My friend, Gaet
It was the fall of 1961, and through a football coach I was covering in Chester, Pa., I connected with an Army Reserve unit. It was just in time. I was one of those six-monthers on active duty in the late ’50s, and I had an eight-year Reserve obligation, which I had largely ignored for a year. But this was a perfect setup, a civil affairs company that was headed by a state senator, loaded with professional types. I figured I was a natural for the company public information guy, but the slot was already taken by Lt. Gaeton Fonzi.
Fonzi seemed like a quiet guy, and I was told he had some kind of journalism background. He worked for a business magazine. I had never heard of it but that changed a month or so later when I saw a reprint of something he had written. If memory serves me right, the lead was “Chester is a city which doesn’t give a damn.” That article not only got my attention; it changed my life. Over the next several years the obscure magazine Fonzi worked for morphed into Philadelphia Magazine, which rocked that city month after month and in effect invented the city- magazine concept, which is now all over the country. Fonzi wrote most of the powerful articles that made that happen.
Among his scores was an exposé on a crooked reporter for the Philadelphia Inquirer who used his reputation as the publisher’s hatchet man to shake down numerous businesses, including the city’s largest bank. That article made Time Magazine and many papers, including The New York Times. He followed that up with articles that became a book about the publisher, Walter Annenberg – the most powerful man in Philadelphia. Shortly thereafter, Annenberg sold the Inquirer to Knight Newspapers. Many think Fonzi embarrassed him to the point that he left town.
And it was in Philadelphia that Fonzi first wrote about the assassination of President John F. Kennedy. The local angle was Arlen Specter, then an assistant district attorney in Philadelphia, later a longtime U.S. senator. Specter was the man who came up with the “single bullet theory,” which was the only way the Warren Commission could conclude that Lee Harvey Oswald alone murdered a president. Fonzi was amazed that Specter could not explain his own theory, and how the physical evidence so blatantly contradicted the lone assassin conclusion. His work was one of the first challenges to the Warren Commission. Important people in Philadelphia read it. More on that a bit later.
Impressed by the magazine’s extraordinary growth, I signed on in 1965. Five years later, when it was obvious regional magazines were catching on everywhere, Fonzi and I formed a company to buy Gold Coast in Fort Lauderdale. He moved down in 1972. After serving as editor of Miami Magazine, which we sold, Fonzi was contacted by Sen. Richard Schweiker of Pennsylvania. Schweiker was reopening an investigation into JFK’s death. He remembered Fonzi’s Philadelphia Magazine work and contacted him to work in South Florida, checking into CIA connections with anti-Castro elements. Schweiker suspected Lee Harvey Oswald was an intelligence operative. Fonzi all but proved it, discovering through a Miami Cuban that a high-ranking CIA man had been seen with Oswald in Dallas before the assassination. This information came despite efforts by known CIA people – Watergate burglar Frank Sturgis was one of them – to waste his time and the government’s money on wild goose chases.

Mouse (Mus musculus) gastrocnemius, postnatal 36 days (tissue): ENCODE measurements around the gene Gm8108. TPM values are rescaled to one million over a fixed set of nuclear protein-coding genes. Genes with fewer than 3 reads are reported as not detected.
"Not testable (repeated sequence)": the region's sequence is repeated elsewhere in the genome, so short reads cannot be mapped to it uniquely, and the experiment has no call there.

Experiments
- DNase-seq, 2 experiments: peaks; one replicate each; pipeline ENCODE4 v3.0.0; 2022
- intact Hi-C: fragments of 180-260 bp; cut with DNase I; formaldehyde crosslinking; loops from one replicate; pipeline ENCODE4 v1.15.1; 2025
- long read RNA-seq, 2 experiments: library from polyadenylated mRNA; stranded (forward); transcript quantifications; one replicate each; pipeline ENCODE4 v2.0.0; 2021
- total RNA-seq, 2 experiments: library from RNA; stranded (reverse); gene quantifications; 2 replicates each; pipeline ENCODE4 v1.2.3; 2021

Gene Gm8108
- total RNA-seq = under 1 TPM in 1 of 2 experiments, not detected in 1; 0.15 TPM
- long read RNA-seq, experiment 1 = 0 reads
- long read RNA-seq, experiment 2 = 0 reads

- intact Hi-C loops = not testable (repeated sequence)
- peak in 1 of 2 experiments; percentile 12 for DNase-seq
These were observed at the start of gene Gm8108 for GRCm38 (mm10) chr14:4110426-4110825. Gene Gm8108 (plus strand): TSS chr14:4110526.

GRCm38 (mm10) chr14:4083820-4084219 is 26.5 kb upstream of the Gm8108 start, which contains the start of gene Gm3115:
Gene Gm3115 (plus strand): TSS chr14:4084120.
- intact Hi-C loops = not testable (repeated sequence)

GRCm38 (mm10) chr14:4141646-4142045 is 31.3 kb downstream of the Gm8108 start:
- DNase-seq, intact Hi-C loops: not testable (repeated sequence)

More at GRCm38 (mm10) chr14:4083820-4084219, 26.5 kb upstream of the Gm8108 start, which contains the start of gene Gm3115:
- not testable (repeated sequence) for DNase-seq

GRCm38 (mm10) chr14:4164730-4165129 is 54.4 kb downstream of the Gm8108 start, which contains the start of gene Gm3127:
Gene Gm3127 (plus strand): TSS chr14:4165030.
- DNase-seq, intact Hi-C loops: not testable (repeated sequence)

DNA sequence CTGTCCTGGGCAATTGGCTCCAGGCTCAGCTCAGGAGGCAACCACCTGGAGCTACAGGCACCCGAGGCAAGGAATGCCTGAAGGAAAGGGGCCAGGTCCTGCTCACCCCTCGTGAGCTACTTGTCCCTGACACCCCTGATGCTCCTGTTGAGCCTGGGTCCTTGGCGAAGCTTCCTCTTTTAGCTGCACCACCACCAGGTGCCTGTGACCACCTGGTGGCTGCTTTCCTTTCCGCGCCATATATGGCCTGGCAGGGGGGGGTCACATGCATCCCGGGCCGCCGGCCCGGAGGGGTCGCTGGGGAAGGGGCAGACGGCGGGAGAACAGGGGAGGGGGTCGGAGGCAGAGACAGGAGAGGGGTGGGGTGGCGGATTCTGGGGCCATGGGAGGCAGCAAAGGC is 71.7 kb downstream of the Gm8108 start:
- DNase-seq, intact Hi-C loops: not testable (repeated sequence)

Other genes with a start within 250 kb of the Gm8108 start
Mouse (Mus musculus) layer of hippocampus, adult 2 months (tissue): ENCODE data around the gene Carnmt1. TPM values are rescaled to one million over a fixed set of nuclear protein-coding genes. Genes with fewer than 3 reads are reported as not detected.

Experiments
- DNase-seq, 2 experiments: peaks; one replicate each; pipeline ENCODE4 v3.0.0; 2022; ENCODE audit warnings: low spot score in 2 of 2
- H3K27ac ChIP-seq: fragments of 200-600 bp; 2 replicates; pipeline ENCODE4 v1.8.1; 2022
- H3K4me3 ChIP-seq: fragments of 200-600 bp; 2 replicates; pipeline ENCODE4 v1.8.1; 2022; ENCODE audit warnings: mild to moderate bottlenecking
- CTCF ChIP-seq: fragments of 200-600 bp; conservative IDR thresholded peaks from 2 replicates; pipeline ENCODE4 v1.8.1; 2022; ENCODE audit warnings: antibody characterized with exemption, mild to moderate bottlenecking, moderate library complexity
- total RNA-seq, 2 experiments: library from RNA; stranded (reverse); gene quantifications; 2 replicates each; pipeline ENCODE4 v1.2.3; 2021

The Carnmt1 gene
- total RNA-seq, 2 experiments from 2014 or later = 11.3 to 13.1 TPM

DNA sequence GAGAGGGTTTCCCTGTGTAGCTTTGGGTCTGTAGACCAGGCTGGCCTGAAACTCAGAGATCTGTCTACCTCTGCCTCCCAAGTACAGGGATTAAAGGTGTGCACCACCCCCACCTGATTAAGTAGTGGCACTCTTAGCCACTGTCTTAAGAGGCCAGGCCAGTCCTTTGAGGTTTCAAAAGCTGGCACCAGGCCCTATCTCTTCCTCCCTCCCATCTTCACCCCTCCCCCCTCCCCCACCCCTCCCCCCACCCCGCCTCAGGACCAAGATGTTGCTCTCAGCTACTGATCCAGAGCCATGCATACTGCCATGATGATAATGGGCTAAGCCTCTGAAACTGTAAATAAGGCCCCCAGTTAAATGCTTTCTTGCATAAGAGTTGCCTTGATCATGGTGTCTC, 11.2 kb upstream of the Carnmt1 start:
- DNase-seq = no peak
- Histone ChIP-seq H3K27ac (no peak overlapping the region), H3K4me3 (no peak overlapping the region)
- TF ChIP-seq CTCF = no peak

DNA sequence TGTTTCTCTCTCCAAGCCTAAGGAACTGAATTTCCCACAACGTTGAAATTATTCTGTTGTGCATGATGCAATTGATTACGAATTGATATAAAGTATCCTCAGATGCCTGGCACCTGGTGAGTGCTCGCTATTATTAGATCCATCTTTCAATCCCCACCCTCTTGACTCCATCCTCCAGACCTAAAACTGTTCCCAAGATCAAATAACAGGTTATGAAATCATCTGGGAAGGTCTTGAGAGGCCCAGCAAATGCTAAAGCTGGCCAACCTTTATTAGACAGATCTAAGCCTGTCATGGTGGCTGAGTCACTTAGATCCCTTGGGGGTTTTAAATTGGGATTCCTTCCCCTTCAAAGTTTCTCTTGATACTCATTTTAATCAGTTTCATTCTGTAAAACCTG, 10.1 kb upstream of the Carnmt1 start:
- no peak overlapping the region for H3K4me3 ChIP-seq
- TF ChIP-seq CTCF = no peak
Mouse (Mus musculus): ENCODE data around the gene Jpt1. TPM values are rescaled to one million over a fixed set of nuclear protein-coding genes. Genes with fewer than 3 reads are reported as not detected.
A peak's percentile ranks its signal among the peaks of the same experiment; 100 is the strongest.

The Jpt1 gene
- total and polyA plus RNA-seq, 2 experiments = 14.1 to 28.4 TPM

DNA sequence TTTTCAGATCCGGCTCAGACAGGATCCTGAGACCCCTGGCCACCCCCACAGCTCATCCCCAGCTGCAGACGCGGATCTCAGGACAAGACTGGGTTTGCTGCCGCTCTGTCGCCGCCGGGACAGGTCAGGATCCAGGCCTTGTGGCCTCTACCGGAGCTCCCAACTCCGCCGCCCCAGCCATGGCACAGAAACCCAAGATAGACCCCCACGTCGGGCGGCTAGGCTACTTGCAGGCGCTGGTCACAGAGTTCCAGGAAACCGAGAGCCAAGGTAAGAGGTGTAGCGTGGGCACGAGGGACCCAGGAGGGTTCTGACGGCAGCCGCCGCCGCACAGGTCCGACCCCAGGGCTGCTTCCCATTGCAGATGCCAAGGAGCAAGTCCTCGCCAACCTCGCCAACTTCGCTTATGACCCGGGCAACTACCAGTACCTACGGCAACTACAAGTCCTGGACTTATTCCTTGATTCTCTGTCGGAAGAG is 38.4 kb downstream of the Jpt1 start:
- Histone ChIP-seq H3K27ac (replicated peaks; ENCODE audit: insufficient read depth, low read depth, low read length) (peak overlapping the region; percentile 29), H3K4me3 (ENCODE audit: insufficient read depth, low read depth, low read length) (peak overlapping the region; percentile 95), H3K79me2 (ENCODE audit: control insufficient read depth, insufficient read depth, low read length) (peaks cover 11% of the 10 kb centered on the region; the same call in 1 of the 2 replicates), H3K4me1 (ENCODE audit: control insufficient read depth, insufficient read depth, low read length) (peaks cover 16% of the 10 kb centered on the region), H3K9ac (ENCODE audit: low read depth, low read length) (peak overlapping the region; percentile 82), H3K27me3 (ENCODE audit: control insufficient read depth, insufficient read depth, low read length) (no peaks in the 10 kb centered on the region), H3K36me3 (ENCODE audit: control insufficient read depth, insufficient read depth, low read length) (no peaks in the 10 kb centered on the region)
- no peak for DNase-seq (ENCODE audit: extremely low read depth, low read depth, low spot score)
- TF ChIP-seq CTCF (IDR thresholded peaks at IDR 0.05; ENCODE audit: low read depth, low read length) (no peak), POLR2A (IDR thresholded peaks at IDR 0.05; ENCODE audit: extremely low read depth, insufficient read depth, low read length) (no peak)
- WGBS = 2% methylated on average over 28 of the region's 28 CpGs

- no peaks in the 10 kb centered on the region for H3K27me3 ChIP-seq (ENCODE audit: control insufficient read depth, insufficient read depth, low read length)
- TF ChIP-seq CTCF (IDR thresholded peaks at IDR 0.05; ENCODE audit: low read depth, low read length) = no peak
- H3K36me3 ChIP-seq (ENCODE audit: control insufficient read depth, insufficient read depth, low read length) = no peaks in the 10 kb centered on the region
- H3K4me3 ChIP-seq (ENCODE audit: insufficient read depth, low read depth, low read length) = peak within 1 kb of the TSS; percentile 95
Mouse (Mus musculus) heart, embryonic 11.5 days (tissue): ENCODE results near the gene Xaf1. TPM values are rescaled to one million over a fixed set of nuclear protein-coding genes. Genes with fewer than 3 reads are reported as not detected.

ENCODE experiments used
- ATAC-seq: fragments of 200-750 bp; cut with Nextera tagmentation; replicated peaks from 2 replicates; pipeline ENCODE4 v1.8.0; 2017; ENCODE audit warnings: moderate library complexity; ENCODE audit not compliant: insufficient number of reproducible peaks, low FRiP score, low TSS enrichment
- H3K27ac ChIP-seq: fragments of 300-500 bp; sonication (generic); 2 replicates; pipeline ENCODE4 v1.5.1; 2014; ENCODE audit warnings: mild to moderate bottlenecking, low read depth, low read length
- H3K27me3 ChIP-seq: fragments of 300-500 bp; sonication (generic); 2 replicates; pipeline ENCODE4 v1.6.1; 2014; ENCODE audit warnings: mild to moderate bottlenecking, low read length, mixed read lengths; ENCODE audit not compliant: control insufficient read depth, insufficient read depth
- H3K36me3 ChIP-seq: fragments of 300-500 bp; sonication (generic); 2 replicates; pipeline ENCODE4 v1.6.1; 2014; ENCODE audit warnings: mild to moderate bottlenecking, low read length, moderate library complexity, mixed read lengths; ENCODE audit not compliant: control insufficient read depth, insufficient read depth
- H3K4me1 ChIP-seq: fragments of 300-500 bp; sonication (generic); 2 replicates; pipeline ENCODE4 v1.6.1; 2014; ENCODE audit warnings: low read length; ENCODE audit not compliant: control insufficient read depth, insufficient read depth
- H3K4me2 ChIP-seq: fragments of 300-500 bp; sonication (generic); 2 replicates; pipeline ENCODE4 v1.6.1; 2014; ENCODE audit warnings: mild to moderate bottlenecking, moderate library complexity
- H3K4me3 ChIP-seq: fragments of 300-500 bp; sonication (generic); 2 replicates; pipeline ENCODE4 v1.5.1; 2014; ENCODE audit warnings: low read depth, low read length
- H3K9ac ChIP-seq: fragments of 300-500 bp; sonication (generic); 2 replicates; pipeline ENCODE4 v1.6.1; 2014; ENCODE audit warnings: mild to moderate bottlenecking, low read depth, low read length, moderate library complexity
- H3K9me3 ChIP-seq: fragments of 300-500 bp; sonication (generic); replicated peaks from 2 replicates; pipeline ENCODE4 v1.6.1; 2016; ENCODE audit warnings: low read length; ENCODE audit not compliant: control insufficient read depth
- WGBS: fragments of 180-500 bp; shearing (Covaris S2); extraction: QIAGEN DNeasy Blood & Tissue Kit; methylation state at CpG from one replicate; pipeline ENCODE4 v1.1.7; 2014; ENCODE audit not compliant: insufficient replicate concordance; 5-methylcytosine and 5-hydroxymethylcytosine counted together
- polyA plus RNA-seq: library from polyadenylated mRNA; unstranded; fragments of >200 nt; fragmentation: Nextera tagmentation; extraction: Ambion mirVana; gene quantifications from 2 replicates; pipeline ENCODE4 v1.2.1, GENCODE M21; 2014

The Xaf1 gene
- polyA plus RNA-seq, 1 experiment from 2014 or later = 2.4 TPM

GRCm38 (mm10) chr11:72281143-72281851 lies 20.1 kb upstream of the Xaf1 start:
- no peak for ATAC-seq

That CIA discovery got Fonzi an extended job in Washington, five years in all, which ended with a House subcommittee report that the murder of JFK was a conspiracy, but left the conspirators vague. Fonzi, who wrote much of that report, did not think it was vague, but wasn’t permitted to say so. He was convinced that if the CIA did not murder Kennedy, it went to great lengths to cover up the true nature of the crime. He wrote in effect a dissenting opinion, which first appeared in this magazine, and 14 years later became a book, The Last Investigation. It has been cited by virtually every serious researcher ever since, and the work is one of the main reasons that most people today do not believe a lone nut killed a president.
In Florida, Fonzi continued to contribute to his legacy as a remarkable investigative reporter and exceptional stylist. He wrote a three-part series on the Ivy-League-developer-turned-drug-runner, Ken Burnstine, who was killed in a mysterious plane crash while scheduled to testify against numerous South Florida people in a federal case. He had turned informant after being arrested. It had been reported that Burnstine had faked his death; Fonzi proved otherwise, but also suggested he may have been murdered to keep him quiet.
Then there was the case of three South Florida people who disappeared after having financial contact with a notorious con man. The con man was supposed to be in jail, but Fonzi learned through Fort Lauderdale police sources that the con man was being used in a sting operation by the FBI in Chicago. Fonzi broke the story in Miami Magazine and then took it to Chicago, and later New York. It involved payoffs to big-time politicians for contracts to collect parking tickets. The borough president of Queens committed suicide. Columnist Jimmy Breslin called it one of the biggest scandals in his long career in the Big Apple.
Any one of these stories would make a memorable career for most magazine writers. Gaeton Fonzi wrote all these and many more, some was funny and his serious stuff was serious. His last works were two articles he contributed to a book I am soon to publish on the history of the city/regional magazines. He managed to do this work while suffering from Parkinson’s disease, which finally took him on Thursday. There are a dozen writers featured in the book. All are good. He was the best.